The Economic Impact of Clean Indoor Air Laws

Institute of Public Health, Georgia State University, Atlanta, USA.
CA A Cancer Journal for Clinicians (Impact Factor: 115.84). 11/2007; 57(6):367-78. DOI: 10.3322/CA.57.6.367
Source: PubMed


Clean indoor air laws are easily implemented, are well accepted by the public, reduce nonsmoker exposure to secondhand smoke, and contribute to a reduction in overall cigarette consumption. There are currently thousands of clean indoor air laws throughout the Unites States, and the majority of Americans live in areas where smoking is completely prohibited in workplaces, restaurants, or bars. The vast majority of scientific evidence indicates that there is no negative economic impact of clean indoor air policies, with many studies finding that there may be some positive effects on local businesses. This is despite the fact that tobacco industry-sponsored research has attempted to create fears to the contrary. Further progress in the diffusion of clean indoor air laws will depend on the continued documentation of the economic impact of clean indoor air laws, particularly within the hospitality industry. This article reviews the spread of clean indoor air laws, the effect on public health, and the scientific evidence of the economic impact of implementation of clean indoor air laws.

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Available from: Michael P. Eriksen, Oct 04, 2015
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    • "Additionally, unlike survey data, stock price data are not subject to criticisms regarding the " subjective " nature of survey responses regarding a smoking ban (Eriksen and Chaloupka, 2007; Lund and Lund, 2011). "
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    ABSTRACT: Despite of public health hazards of second hand smoking (SHS), smoking bans on casinos remains controversial due to concerns about the potential economic loss. Applying an event study method, we examine the abnormal returns of casino stocks upon unexpected announcements of smoking bans from 2011 to 2015 in Macao. We find that the announcements of the bans were associated with differentiated abnormal returns of casino stocks. The stocks of the oldest casinos in Macao experienced cumulative abnormal losses of 1 to 6%, while the Las Vegas themed casinos in Macao experienced cumulative abnormal returns of 1.4% to 4.8%. Further, we find that poor facility quality and heavy dependence on the gaming revenue are associated with abnormal losses, while corporate social responsibility initiatives are associated with positive abnormal returns. Providing a full picture of the differentiated impacts of smoking bans, this study encourages casino firms to take initiative strategies to adapt to a potential smoking ban in the long run.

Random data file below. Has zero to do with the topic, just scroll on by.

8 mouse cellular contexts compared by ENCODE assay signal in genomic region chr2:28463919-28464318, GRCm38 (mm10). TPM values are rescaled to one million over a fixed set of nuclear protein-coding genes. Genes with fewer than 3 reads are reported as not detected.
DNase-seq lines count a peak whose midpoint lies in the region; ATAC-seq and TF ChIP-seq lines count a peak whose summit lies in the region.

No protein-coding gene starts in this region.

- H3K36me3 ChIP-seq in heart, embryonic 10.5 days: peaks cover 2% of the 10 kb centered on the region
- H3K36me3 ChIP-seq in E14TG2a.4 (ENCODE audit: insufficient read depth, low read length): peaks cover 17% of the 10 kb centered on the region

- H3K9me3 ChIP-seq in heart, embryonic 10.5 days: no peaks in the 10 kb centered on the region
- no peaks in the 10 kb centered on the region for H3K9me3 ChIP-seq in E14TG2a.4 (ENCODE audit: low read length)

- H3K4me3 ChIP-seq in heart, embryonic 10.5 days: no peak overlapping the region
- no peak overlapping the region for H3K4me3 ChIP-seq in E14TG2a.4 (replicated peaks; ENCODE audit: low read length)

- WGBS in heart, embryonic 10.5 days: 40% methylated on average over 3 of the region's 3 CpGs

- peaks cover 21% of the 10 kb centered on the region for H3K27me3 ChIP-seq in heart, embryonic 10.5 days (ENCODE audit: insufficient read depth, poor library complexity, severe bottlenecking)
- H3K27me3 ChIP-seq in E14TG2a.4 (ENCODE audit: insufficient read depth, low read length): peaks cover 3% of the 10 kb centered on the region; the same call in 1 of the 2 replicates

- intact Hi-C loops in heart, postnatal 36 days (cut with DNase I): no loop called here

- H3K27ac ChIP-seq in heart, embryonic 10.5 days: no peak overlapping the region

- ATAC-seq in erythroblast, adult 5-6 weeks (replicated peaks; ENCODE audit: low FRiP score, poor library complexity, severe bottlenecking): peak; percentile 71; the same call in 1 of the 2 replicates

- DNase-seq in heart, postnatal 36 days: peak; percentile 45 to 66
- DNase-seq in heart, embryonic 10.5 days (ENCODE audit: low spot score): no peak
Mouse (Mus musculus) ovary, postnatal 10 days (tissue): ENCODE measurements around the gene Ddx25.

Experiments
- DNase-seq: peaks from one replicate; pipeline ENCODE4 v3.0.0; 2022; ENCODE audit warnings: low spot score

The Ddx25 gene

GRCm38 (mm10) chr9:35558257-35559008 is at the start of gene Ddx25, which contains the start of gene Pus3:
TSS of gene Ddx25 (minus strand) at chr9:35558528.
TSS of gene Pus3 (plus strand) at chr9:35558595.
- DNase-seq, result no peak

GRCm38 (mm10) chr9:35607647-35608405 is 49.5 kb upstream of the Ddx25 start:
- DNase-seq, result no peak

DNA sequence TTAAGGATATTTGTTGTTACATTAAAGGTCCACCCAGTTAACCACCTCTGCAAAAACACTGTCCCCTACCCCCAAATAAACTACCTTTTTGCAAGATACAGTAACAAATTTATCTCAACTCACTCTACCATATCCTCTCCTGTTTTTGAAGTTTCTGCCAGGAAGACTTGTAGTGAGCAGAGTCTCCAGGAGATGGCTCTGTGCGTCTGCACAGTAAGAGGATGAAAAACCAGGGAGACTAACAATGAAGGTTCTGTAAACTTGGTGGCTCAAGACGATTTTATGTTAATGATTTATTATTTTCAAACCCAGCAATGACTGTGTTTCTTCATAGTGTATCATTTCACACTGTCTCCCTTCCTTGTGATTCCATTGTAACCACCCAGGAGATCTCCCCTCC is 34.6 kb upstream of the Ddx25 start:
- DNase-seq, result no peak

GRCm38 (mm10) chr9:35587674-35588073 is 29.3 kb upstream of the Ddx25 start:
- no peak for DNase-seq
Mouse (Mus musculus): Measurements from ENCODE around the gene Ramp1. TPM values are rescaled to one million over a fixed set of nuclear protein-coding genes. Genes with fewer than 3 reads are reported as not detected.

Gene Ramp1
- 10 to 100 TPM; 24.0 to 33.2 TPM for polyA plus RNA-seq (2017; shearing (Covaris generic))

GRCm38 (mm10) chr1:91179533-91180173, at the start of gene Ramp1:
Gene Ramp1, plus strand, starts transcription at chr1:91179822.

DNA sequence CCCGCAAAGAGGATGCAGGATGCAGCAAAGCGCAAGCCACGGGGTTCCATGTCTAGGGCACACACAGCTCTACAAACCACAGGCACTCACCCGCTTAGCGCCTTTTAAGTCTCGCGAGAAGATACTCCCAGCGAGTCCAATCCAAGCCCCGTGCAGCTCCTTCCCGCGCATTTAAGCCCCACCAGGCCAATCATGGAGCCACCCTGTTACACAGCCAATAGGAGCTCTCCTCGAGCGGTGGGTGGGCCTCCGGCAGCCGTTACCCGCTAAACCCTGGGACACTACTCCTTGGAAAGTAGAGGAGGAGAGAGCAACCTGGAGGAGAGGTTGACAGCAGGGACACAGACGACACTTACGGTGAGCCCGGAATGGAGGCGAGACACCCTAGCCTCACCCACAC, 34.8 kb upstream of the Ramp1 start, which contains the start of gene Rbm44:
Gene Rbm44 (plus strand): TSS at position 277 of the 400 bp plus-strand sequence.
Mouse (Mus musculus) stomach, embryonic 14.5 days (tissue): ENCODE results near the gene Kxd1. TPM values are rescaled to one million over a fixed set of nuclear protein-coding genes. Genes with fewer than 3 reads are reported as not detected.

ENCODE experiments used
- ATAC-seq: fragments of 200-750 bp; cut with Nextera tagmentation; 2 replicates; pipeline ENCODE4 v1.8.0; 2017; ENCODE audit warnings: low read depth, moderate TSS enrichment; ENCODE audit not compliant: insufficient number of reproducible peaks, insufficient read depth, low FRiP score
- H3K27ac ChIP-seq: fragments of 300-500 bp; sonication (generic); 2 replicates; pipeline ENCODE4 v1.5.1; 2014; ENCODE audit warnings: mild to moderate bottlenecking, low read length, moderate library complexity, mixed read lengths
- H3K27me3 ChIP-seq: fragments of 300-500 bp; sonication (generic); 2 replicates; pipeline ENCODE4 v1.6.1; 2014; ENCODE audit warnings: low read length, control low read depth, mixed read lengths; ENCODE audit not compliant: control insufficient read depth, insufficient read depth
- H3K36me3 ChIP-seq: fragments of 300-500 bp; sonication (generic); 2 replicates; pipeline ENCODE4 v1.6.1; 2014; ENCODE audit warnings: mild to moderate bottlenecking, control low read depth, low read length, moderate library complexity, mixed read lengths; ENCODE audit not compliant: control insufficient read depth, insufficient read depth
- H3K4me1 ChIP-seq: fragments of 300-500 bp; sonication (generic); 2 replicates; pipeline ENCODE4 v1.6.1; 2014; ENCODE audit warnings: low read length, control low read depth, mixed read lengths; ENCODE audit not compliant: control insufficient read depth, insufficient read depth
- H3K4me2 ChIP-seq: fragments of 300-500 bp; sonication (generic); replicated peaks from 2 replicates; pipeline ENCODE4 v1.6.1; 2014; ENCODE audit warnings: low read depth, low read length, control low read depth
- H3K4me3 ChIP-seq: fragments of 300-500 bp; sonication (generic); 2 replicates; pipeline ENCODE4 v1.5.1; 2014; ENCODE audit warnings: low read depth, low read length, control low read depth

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    • "In a different study, using data drawn from 30 communities of California and Colorado in the U.S.A., taxable restaurant sales and retail sales were compared between 15 communities that had adopted a smoke-free policy and 15 communities that had not adopted such policies and no negative economic impact was found [36]. Furthermore in Massachusetts, U.S.A., meal taxes and employment in food, drinking and accommodation services were used as economic indicators in assessing the state-wide anti-smoking law [37]; the study did not provide significant evidence that state-wide tobacco regulation had affected in any negative way the different economic indicators. Consistent with these findings is the report on “The Health and Economic Impact of New York’s Clean Air Act” where the sales tax receipts for bars, full service restaurants, and total retail establishments before and after the ban were examined and no difference was observed [38]. "